Thursday, January 20, 2011

Aisling Book One: Guardian - Gay Teen Fantasy


by Carole Cummings

Magic. War. Fate. It's Gay YA Fantasy!

Here's the synopsis from Prizm books, the publisher:

Constable Dallin Brayden knows who he is, what he's about, and he doesn't believe in Fate. 'Wilfred Calder' has no idea who he is, what he's about, and has been running from Fate for as long as he can remember. When Wil is brought in for questioning as a witness to a brutal murder, and subsequently flees, Dallin is dragged by duty into the chaos of ancient myth, fanatical religion, and the delicate politics of a shaky truce between two perpetually warring countries, all of which seem to hinge on the slender shoulders of the man he knows is not Wilfred Calder.

The eventual capture of Dallin’s quarry only makes matters worse. Wil is prickly and full of rage, rebellious and lethal, and tells an unbelievable tale of magic and betrayal that threatens to rock the carefully cultivated foundations of Dallin's world. Leery and only half-believing, Dallin finds himself questioning not only his own conscience and his half-forgotten past, but the morality and motives of everyone around him, including those who hold the power of his own country’s fate in their hands.


Add your review of "Aisling Book One: Guardian" in comments!

2 comments:

Donna Frano said...

Aisling: The Guardian is the beginning of a marvelous epic story about a fascinating world and the engaging and complex characters, and deities, which populate that world. And the best part is that everyone has the two remaining books in the Aisling story to look forward to this year.

The author doesn't waste our time introducing her world in intricate detail. Instead, she sits us down in the story and allows us to find out, just like Dallin, what the heck is going on and where the heck we are. The world has the flavor of ours, pre-industrial revolution, but there is obviously more going on here that science and logic can explain – there are deities, but, as with all deities, they are rather obscure, vague in their teachings, and pre-occupied, and there is magic, but as with all magic, it can go either way – dark or light. As with everything else in her work, the author doesn't hit you over the head with these things – the religion and the magic are part and parcel of the world. Clearly, we are going to find out more about this fascinating world as the characters and the story reveal it.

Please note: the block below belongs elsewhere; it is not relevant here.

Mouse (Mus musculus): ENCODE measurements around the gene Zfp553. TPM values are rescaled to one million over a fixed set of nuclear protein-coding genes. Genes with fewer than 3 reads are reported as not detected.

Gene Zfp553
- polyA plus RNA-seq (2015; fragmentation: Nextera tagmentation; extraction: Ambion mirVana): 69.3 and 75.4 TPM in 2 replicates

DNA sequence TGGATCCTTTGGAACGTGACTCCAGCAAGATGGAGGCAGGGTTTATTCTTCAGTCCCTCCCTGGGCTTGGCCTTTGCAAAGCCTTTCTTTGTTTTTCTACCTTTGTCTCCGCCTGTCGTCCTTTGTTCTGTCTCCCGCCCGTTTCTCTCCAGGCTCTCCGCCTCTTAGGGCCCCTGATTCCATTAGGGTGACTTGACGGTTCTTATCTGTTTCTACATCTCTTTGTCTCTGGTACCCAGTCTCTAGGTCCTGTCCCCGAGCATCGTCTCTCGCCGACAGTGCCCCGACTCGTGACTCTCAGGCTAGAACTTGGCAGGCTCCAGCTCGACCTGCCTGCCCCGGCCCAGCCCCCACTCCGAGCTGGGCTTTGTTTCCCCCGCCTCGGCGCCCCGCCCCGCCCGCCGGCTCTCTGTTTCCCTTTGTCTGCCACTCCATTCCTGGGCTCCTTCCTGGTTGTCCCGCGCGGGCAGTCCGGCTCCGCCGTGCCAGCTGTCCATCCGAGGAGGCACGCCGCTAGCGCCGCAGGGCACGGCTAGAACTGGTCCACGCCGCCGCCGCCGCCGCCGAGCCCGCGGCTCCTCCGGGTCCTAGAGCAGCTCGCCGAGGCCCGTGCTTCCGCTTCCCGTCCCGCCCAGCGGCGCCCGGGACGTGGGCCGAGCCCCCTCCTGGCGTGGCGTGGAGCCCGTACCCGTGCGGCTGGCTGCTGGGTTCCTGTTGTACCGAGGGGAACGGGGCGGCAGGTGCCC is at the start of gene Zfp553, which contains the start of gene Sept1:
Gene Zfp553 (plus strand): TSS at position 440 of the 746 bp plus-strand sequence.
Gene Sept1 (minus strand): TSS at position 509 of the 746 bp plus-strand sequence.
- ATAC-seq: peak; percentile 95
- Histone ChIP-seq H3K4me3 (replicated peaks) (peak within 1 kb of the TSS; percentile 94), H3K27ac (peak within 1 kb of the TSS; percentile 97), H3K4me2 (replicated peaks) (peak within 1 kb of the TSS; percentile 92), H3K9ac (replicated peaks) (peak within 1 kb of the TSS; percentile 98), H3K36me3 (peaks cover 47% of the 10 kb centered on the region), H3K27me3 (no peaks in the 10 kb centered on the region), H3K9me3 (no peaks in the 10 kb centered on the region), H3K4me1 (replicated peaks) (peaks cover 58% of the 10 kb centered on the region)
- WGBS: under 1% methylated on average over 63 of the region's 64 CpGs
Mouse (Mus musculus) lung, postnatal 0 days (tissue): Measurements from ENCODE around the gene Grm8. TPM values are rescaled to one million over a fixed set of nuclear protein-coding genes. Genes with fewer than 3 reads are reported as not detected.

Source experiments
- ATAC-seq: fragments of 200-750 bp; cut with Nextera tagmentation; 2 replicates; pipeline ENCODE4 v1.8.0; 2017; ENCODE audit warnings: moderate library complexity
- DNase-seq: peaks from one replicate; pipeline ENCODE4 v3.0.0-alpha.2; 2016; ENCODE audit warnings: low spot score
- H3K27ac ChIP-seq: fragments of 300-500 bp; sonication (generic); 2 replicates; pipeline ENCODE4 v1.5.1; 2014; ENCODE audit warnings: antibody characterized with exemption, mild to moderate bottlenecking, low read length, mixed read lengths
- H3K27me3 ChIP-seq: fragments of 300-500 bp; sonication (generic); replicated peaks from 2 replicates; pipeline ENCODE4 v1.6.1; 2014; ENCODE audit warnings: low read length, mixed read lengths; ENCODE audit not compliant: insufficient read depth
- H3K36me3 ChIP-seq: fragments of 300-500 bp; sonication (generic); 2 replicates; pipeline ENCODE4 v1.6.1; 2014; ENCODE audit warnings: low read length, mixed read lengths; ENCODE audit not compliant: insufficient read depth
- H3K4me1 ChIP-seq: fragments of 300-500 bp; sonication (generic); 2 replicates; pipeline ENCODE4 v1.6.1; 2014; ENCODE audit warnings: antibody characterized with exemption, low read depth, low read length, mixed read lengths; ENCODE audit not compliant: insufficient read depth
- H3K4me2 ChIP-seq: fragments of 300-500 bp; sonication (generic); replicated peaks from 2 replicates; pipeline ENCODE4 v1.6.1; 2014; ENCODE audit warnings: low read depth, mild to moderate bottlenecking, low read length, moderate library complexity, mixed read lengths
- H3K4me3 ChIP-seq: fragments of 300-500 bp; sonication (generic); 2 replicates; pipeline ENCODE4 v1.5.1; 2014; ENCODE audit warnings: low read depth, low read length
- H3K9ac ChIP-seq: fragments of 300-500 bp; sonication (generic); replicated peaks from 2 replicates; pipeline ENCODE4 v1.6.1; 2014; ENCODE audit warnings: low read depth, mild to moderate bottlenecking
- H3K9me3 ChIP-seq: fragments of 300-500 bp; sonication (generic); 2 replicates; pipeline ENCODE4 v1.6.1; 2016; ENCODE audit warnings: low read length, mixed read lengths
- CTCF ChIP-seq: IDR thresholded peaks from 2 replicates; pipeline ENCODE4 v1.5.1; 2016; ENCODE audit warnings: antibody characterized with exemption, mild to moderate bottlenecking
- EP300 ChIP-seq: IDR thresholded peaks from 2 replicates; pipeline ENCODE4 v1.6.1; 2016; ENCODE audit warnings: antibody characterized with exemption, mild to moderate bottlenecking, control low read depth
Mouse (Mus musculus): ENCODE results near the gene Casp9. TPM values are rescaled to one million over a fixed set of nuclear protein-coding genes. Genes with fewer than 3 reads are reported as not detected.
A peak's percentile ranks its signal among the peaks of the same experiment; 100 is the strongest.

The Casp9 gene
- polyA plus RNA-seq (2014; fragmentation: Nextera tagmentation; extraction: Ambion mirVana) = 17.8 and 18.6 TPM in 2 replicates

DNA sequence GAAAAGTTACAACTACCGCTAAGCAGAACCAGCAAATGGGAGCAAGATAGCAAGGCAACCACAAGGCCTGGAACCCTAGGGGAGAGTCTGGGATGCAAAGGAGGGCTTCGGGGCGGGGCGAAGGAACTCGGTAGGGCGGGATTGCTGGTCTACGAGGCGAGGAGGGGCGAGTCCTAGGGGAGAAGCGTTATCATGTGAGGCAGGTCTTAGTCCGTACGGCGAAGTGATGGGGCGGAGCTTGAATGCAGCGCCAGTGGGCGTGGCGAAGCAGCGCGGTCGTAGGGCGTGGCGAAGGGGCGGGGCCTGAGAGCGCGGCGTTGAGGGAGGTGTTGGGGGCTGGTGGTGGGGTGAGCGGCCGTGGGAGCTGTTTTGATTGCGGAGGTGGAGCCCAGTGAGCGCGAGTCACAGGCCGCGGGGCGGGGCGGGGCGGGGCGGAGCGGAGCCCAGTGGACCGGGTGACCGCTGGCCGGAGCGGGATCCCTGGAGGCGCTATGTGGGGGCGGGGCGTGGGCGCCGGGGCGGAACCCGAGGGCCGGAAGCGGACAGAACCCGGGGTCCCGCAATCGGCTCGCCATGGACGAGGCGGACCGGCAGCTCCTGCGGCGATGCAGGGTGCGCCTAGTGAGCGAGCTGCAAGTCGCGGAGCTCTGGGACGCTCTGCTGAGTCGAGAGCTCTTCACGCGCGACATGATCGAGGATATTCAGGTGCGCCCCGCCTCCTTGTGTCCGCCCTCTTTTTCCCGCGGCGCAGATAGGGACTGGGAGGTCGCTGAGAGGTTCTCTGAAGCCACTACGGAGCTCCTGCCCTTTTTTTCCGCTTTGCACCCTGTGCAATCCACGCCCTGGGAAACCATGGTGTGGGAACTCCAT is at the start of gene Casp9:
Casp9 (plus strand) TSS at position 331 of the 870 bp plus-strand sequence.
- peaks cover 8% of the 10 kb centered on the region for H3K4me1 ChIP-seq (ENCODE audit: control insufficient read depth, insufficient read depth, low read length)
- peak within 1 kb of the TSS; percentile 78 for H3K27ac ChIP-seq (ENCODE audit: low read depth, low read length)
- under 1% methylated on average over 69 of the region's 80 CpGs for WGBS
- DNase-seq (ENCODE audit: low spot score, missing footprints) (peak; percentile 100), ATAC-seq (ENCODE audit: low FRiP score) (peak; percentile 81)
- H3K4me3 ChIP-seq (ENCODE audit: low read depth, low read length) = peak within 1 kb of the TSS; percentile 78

But the author's absolute strength is her characterization. The two main characters – Dallin and Wil – are extremely well drawn and very authentic in their interactions with each other, based on the author's representation of their history and experience. The secondary characters are also very strong. I particularly loved the fact that, in this world, it is understood that women can play key roles and still be female. And I adore Wil, of course. One of the author's obvious strengths is the way she can portray a truly tormented character without making him a caricature. Wil is complex – childlike in his reactions to some things, and an old tormented soul in reaction to others. Add to this his skill, learned in the most horrific of circumstances, of playing whatever role will allow him to survive, and Wil is an extremely complex and appealing character. Watching Dallin learn to understand Wil – to understand and trust his own instincts about Wil – is fascinating. And the book ends on the perfect note – Dallin has already extended his support and trust to Wil before he really comprehends the role intended for him by those obscure deities I mentioned before. And so we wait for the next installment.

Bravo! And here's to many more from this author!

addie71 said...

I just finished reading "Aisling Book One: The Guardian". I won't post a summary because I can't add anything to what Donna Franco said. All I have to say is I want Book Two now!